Most of what memory location 56576 deals with are the communication ports of the serial bus, RS-232 device and user port.  Bits 1 and 0, however, are used to determine which section of memory the VIC-II chip is going to be looking at.  There are four possible options:

• xxxxxx11, Bank 0, Memory 0 – 16383.
• xxxxxx10, Bank 1, Memory 16384 – 32767
• xxxxxx01, Bank 2, Memory 32768 – 49151
• xxxxxx00, Bank 3, Memory 49152 – 65535

The BASIC statement to change the VIC-II chip to use bank 2 would be:

POKE 56576,(PEEK(56576)AND252)OR1

So we start by PEEKing into the memory location and seeing what is in there.  We execute an AND statement followed by an OR statement and POKE that number back into the memory location.  The image on the right shows what is happening.  (normally a PEEK into 56576 will return the decimal number 151)  The number 252 is binary 11111100.  It is allowing bits 2 through 7 to pass through to the result while zeroing out bits 1 and 0.  The OR statement that follows turns bit 0 on.  The result of 149 is what is then POKEd back into memory.

Go ahead and try the statement out.  Your screen should look something like this:

It looks like the computer has locked up, but it hasn’t.  What has happened is that the VIC-II chip is looking at a different part of memory for image data.  It is currently looking in the upper part of BASIC ram.  On startup, the C64 fills free memory with zeros and 255s in an alternating pattern.  You are seeing that pattern on the screen.  The screen is a section of memory that is currently 33792 to 34791.  If you carefully type POKE33792,65 and hit RETURN, a spade character will show up in the upper left corner of the screen.

So how did we know the screen started at 33792?  The only thing we changed was which bank the VIC-II chip was able to see.  We have not manipulated any other memory locations yet.  Pointers are in relation to where the VIC-II bank starts.  In the default settings, the screen is located at 1024 and the bank starts at 0.  (see Making the Plan for VIC-II map) When we changed the VIC-II bank to 2, the bank starting address changed to 32768.  The screen moves relative to the start of the VIC-II addressing so 32768+1024=33792.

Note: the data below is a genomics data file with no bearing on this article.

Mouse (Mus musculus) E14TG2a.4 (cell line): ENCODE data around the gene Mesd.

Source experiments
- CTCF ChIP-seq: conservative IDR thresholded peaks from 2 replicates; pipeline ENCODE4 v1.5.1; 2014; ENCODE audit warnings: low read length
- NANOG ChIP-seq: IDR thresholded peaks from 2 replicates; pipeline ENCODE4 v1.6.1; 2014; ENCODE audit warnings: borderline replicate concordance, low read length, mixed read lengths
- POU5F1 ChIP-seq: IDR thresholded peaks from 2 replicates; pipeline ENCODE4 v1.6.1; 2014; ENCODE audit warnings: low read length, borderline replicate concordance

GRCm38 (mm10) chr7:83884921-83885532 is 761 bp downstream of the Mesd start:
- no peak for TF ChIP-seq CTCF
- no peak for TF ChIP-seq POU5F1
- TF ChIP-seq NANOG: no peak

Now What?

Having a different view of the screen while not being able to see what you’re typing is not very helpful.  We need to tell the C64 operating system where this new screen location is.  We do that by changing the value in memory location 648.  Type in the following command carefully:

POKE648,132 and hit RETURN.

READY. should pop up somewhere on the screen.  Clear the screen like normal and everything should look and react normally.  Run the program again and you should come up with different numbers for VIC-II bank, screen location, etc.  The computer is now using a section of upper RAM as it’s screen space.  Figuring out what to poke into 648 is simple.  We know the current screen space on the VIC-II chip is 33792.  Simply divide that number by 256 to get the number needed to poke into 648.  33792/256=132.

A couple of things to know.

First thing you should know is that the character data is stored in both VIC-II banks 0 and 2.  Had we gone to bank 1 or 3, you would not have any readable text on the screen because the VIC-II chip has no character reference information.  That’s not a big deal beacause copying the stock character data is easy, and you can also create your own font and program it into RAM.  That will be covered in a future article.

The other thing to know is that we’ve only talked about changing what bank the VIC-II chip is using to look at the screen.  We still have options to change where the screen and character data is relative to the starting address.  There is also the option to go into HI-RES mode as well.  Most of this is controlled by the memory location 53272.  We’ll talk about that soon as well.

Finally, if you are moving the screen around and still plan to program in BASIC, you need to let the OS know that the memory is no longer free so it won’t accidentally start writing variable data onto your screen or custom character data.